United States District Court, S.D. New York
ALEJANDRO BARRAGAN MARTINEZ, individually and on behalf of others similarly situated, Plaintiff,
DANNYS ATHENS DINER INC., et al., Defendants.
OPINION AND ORDER
RICHARD J. SULLIVAN, UNITED STATES DISTRICT JUDGE.
October 23, 2017, trial commenced on Plaintiffs seven causes
of action: (1) minimum-wage violations under the Fair Labor
Standards Act ("FLSA"), 29 U.S.C. § 206; (2)
minimum-wage violations under the New York Labor Law
("NYLL") § 652; (3) unpaid overtime under the
FLSA, 29 U.S.C. § 207; (4) unpaid overtime under 12
N.Y.C.R.R. § 146-1.4; (5) violations of the
spread-of-hours requirement under 12 N.Y.C.R.R. §
146-1.6(a); (6) failure to provide required annual written
disclosures in violation of NYLL § 195 (effective Apr.
9, 2011); and (7) failure to provide pay stubs with required
disclosures in violation of NYLL § 195(3). At the close
of evidence, Plaintiff agreed to dismiss voluntarily his
minimum-wage claims. The Court then granted Plaintiffs motion
for judgment as a matter of law on all of his other causes of
action, except the FLSA overtime claim, for which a jury
question remained as to whether Dannys Athens Diner Inc.
(doing business as "Danny's Athens Restaurant")
had engaged in interstate commerce and whether it had annual
sales of more than $500, 000 per year during the relevant
period. See 29 U.S.C. § 203 (setting forth
threshold requirements for enterprise coverage). The jury
returned a verdict in favor Plaintiff on both of those issues
and also found that Defendants' violations of state and
federal law were willful.
November 16, 2017, Plaintiff filed a letter in which he
identified an erroneous stipulation of law in the
parties' joint proposed pre-trial order as to the method
of calculating an employee's regularly hourly rate under
the NYLL, the correction of which would result in lower
overtime damages for the period from September 23, 2010
through December 31, 2010 but would also support a
minimum-wage claim. (Doc. No. 58.) Accordingly, Plaintiff
moved to reinstate his NYLL minimum-wage claim for that
period. (Doc. Nos. 58, 62.) To address these issues, the
Court held a conference on November 29, 2017, at which
Defendants did not object to either the new method of
calculation or the reinstatement of the minimum-wage claim.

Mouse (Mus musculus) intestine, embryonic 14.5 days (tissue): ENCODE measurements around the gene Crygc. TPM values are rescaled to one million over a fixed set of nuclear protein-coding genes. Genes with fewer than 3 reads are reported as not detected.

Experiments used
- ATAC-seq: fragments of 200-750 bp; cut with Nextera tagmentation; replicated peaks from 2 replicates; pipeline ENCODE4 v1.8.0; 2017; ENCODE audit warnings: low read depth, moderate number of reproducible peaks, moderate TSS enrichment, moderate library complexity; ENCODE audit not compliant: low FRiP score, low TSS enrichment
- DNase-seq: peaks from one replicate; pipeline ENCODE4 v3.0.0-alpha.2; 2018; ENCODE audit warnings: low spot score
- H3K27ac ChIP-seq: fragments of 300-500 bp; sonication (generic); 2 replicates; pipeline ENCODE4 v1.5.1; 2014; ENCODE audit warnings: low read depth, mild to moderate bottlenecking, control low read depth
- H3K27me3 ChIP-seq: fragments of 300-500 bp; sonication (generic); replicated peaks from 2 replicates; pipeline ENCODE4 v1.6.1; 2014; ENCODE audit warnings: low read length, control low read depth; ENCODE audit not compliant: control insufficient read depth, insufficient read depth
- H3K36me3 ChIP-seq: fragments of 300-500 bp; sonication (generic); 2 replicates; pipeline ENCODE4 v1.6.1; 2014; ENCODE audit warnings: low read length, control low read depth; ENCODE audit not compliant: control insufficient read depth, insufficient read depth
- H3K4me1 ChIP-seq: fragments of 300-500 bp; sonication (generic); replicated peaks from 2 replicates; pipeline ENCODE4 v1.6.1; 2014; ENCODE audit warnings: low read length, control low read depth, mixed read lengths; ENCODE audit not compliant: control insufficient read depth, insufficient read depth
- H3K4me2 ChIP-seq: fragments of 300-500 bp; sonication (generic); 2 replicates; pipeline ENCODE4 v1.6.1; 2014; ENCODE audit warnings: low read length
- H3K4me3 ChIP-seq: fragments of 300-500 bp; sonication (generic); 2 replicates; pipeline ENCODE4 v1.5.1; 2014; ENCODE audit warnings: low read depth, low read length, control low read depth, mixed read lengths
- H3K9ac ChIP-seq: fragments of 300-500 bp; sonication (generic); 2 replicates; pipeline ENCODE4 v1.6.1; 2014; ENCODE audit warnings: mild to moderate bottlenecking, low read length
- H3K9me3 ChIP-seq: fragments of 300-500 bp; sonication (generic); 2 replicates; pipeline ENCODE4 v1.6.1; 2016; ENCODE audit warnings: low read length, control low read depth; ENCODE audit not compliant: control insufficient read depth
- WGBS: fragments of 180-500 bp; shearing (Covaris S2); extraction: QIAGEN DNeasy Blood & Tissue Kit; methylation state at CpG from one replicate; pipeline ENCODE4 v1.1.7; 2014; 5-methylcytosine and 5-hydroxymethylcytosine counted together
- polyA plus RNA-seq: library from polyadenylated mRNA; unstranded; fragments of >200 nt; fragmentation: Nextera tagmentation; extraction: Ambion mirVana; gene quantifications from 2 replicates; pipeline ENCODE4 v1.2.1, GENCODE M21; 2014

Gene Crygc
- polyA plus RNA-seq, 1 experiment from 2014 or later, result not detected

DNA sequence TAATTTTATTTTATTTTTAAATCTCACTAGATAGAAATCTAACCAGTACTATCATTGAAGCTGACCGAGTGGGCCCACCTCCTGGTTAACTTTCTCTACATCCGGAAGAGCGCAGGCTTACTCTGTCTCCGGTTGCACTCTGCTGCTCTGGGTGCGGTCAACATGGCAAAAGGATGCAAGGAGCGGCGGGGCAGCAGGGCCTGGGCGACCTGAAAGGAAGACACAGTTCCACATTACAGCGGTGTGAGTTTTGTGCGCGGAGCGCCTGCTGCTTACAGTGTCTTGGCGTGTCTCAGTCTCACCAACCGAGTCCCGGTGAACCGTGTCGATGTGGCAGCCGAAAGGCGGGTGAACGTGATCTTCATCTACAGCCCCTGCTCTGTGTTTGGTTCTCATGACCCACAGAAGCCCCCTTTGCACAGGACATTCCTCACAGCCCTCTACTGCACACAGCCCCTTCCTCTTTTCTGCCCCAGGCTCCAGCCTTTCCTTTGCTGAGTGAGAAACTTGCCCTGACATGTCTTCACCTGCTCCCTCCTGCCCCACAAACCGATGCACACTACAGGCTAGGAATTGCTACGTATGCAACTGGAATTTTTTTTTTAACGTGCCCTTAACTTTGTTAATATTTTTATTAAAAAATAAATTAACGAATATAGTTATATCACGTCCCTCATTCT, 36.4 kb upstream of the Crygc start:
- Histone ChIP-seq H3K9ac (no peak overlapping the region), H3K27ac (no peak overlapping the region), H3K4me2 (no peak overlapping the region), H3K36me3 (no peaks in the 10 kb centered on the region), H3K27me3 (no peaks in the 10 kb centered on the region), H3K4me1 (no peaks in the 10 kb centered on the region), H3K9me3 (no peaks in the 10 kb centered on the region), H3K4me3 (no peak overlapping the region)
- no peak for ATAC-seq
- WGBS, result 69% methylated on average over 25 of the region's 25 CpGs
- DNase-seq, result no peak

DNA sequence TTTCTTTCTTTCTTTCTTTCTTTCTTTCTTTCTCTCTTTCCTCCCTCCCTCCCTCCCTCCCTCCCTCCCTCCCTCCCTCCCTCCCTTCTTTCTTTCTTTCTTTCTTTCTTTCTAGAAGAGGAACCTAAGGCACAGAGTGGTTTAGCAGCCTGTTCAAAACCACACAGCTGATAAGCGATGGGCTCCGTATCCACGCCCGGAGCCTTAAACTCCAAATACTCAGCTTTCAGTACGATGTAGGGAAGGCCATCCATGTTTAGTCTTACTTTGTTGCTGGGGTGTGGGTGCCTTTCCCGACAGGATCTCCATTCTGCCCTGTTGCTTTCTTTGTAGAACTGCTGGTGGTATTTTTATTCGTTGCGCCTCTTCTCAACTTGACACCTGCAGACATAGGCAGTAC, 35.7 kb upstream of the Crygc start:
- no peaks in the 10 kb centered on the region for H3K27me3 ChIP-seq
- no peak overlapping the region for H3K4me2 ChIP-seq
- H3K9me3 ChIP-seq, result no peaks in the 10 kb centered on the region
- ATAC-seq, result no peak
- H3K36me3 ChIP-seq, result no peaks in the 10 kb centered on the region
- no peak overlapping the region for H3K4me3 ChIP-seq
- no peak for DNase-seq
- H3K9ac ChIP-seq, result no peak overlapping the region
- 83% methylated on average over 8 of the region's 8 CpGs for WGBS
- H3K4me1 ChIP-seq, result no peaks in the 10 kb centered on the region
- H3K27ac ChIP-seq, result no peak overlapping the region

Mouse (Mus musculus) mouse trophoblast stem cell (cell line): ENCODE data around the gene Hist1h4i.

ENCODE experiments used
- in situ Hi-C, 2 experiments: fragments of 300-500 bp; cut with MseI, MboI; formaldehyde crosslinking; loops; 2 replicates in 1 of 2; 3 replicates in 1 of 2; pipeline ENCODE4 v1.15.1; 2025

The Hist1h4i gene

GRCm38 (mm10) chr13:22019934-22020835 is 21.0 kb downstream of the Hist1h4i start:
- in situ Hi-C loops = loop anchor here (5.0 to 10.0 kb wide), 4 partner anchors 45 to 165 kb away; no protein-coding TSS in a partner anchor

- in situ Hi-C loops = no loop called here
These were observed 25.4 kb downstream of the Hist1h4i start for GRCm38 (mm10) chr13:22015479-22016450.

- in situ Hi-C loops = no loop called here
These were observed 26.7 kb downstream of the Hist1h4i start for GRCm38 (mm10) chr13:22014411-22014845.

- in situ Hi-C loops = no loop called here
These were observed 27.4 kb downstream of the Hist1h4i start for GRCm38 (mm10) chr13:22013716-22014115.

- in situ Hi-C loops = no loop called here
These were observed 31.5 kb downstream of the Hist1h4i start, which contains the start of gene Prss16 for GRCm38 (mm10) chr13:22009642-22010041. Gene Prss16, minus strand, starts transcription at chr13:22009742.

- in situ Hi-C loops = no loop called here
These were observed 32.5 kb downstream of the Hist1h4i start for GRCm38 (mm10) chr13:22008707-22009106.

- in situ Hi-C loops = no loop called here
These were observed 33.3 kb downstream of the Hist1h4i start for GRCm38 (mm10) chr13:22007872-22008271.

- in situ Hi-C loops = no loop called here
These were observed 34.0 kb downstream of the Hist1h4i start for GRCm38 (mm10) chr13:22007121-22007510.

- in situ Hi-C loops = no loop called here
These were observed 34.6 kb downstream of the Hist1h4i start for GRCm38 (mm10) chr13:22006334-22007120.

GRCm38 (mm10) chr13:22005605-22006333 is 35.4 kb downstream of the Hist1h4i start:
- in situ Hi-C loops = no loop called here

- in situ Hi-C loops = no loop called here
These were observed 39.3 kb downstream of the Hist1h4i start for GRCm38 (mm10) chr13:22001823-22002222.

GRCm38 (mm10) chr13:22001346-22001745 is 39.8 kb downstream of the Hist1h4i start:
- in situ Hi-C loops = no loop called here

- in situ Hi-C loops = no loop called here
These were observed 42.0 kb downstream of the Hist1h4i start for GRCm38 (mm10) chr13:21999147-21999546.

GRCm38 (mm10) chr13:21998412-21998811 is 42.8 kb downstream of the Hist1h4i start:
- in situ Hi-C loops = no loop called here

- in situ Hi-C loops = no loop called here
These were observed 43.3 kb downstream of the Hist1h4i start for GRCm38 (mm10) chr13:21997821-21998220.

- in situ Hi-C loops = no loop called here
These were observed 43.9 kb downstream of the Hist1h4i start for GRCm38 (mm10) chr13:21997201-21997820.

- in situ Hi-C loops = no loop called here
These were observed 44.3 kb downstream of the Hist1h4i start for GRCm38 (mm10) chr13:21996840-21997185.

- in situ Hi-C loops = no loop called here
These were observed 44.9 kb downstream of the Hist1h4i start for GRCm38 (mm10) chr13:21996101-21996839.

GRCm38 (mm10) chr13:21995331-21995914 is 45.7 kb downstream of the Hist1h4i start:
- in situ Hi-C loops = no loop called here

Fed.R.Civ.P. 15(b)(2), "[w]hen an issue not raised by
the pleadings is tried by the parties' express or implied
consent, it must be treated in all respects as if raised in
the pleadings.'" Moreover, "[a] party may
move-at any time, even after judgment-to amend the pleadings
to conform them to the evidence and to raise an unpleaded
issue." The law is clear that the "unpleaded
issue" may include a cause of action.
Sherwin-Williams Co. v. JB Collision Servs., Inc.,
186 F.Supp.3d 1087, 1096-97 (S.D. Cal. 2016) (citing 6A
Wright & Miller, Fed. Prac. & Proc. § 1493 (3d
the Court is skeptical that unpleaded claims, or claims that
were pleaded but dismissed, generally can or should be
reinstated after a jury verdict, the Court will grant
Plaintiffs request in the unique circumstances of this case.
First, Defendant does not object to Plaintiffs request, which
largely redounds to Defendant's benefit. Second, the
evidence relating to Plaintiffs minimum wage claim was fully
developed in discovery and thoroughly presented to the jury
at trial. Based on that evidence, no reasonable juror could
have found that Plaintiff was paid the minimum wage for the
relevant period, or that Defendants met their burden of
demonstrating that they acted in "good faith, " as
required to avoid liquidated damages. See Galeana v.
Lemongrass on Broadway Corp., 120 F.Supp.3d 306, 317
(S.D.N.Y. 2014). Thus, the Court grants Plaintiffs motion to
reinstate his minimum-wage claim. See Fed.R.Civ.P.
15(b)(2); Sherwin-Williams Co. v. JB Collision Servs.,
Inc., 186 F.Supp.3d 1087, 1097 (S.D. Cal.2016).
Court now grants judgment as a matter of law on Plaintiffs
minimum-wage claim, elaborates on the basis for its judgment
as a matter of law on his other claims, and determines
Plaintiffs damages. For the reasons stated on the record and
set forth below, the Court concludes that Plaintiff is
entitled to a final judgment of $788, 491.10 plus reasonable
Rule of Civil Procedure 50 provides that after a party has
been fully heard on an issue during a jury trial, the court
may resolve that issue against that party if the court
concludes that a reasonable jury would lack a legally